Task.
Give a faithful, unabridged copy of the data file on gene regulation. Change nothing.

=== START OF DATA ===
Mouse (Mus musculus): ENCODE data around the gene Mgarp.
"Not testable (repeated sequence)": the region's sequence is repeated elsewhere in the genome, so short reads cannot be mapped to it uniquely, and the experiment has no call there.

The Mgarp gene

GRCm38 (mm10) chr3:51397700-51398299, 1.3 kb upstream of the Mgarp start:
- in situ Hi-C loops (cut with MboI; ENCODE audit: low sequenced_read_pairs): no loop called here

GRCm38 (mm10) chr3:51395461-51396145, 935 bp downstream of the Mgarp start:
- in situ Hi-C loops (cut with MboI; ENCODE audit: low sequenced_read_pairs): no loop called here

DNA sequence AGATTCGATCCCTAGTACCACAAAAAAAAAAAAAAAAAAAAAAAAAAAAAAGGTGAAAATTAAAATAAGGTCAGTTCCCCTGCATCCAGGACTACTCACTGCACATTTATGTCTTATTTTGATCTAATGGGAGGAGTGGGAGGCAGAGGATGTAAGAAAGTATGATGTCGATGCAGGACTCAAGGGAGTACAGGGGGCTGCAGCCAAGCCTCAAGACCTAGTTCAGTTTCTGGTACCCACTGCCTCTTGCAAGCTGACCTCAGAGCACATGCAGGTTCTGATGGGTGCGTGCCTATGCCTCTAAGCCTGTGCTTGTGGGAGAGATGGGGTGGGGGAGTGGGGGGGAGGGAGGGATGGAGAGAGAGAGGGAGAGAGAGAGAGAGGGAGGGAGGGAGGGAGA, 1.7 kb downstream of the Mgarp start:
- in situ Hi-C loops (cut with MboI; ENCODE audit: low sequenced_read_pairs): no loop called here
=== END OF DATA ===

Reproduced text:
Mouse (Mus musculus): ENCODE data around the gene Mgarp.
"Not testable (repeated sequence)": the region's sequence is repeated elsewhere in the genome, so short reads cannot be mapped to it uniquely, and the experiment has no call there.

The Mgarp gene

GRCm38 (mm10) chr3:51397700-51398299, 1.3 kb upstream of the Mgarp start:
- in situ Hi-C loops (cut with MboI; ENCODE audit: low sequenced_read_pairs): no loop called here

GRCm38 (mm10) chr3:51395461-51396145, 935 bp downstream of the Mgarp start:
- in situ Hi-C loops (cut with MboI; ENCODE audit: low sequenced_read_pairs): no loop called here

DNA sequence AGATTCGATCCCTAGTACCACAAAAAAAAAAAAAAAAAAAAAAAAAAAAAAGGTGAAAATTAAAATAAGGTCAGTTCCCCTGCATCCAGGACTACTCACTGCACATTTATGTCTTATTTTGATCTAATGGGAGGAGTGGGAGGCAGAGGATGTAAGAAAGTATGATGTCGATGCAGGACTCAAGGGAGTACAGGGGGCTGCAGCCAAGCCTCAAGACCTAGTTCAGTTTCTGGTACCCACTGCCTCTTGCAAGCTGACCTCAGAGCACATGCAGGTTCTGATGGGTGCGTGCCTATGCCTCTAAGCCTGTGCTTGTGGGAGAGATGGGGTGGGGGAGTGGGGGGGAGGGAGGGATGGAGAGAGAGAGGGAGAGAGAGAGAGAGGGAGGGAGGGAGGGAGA, 1.7 kb downstream of the Mgarp start:
- in situ Hi-C loops (cut with MboI; ENCODE audit: low sequenced_read_pairs): no loop called here